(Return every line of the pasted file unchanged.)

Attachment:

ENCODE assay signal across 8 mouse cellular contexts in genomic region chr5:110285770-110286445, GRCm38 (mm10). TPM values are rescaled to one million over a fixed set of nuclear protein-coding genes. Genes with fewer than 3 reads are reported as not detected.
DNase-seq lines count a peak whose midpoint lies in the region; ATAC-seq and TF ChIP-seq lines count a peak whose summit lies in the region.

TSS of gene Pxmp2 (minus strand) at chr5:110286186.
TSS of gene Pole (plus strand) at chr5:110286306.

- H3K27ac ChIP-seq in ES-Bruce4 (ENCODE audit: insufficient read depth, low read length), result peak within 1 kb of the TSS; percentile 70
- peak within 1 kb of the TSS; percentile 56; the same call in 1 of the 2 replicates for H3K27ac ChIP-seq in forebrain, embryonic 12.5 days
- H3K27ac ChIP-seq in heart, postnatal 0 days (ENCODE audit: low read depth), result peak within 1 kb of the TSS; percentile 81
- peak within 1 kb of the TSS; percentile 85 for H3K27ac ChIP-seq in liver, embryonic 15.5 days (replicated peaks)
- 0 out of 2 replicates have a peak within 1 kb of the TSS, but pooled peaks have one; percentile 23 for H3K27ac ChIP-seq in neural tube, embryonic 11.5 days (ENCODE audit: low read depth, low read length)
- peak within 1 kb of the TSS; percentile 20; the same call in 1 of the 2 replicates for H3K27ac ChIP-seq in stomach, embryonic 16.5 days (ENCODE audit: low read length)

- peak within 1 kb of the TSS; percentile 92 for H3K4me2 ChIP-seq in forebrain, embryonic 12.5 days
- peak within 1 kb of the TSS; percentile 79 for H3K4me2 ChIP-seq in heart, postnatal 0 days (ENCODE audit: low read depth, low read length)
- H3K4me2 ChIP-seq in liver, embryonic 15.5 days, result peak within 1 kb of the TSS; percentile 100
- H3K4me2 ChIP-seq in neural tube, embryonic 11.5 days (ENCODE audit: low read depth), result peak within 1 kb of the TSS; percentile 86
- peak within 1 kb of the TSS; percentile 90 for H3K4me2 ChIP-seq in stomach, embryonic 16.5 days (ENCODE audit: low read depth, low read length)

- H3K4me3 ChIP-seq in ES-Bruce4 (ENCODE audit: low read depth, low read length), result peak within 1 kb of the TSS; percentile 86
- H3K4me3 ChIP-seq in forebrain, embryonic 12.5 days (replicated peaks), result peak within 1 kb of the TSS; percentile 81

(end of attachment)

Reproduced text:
ENCODE assay signal across 8 mouse cellular contexts in genomic region chr5:110285770-110286445, GRCm38 (mm10). TPM values are rescaled to one million over a fixed set of nuclear protein-coding genes. Genes with fewer than 3 reads are reported as not detected.
DNase-seq lines count a peak whose midpoint lies in the region; ATAC-seq and TF ChIP-seq lines count a peak whose summit lies in the region.

TSS of gene Pxmp2 (minus strand) at chr5:110286186.
TSS of gene Pole (plus strand) at chr5:110286306.

- H3K27ac ChIP-seq in ES-Bruce4 (ENCODE audit: insufficient read depth, low read length), result peak within 1 kb of the TSS; percentile 70
- peak within 1 kb of the TSS; percentile 56; the same call in 1 of the 2 replicates for H3K27ac ChIP-seq in forebrain, embryonic 12.5 days
- H3K27ac ChIP-seq in heart, postnatal 0 days (ENCODE audit: low read depth), result peak within 1 kb of the TSS; percentile 81
- peak within 1 kb of the TSS; percentile 85 for H3K27ac ChIP-seq in liver, embryonic 15.5 days (replicated peaks)
- 0 out of 2 replicates have a peak within 1 kb of the TSS, but pooled peaks have one; percentile 23 for H3K27ac ChIP-seq in neural tube, embryonic 11.5 days (ENCODE audit: low read depth, low read length)
- peak within 1 kb of the TSS; percentile 20; the same call in 1 of the 2 replicates for H3K27ac ChIP-seq in stomach, embryonic 16.5 days (ENCODE audit: low read length)

- peak within 1 kb of the TSS; percentile 92 for H3K4me2 ChIP-seq in forebrain, embryonic 12.5 days
- peak within 1 kb of the TSS; percentile 79 for H3K4me2 ChIP-seq in heart, postnatal 0 days (ENCODE audit: low read depth, low read length)
- H3K4me2 ChIP-seq in liver, embryonic 15.5 days, result peak within 1 kb of the TSS; percentile 100
- H3K4me2 ChIP-seq in neural tube, embryonic 11.5 days (ENCODE audit: low read depth), result peak within 1 kb of the TSS; percentile 86
- peak within 1 kb of the TSS; percentile 90 for H3K4me2 ChIP-seq in stomach, embryonic 16.5 days (ENCODE audit: low read depth, low read length)

- H3K4me3 ChIP-seq in ES-Bruce4 (ENCODE audit: low read depth, low read length), result peak within 1 kb of the TSS; percentile 86
- H3K4me3 ChIP-seq in forebrain, embryonic 12.5 days (replicated peaks), result peak within 1 kb of the TSS; percentile 81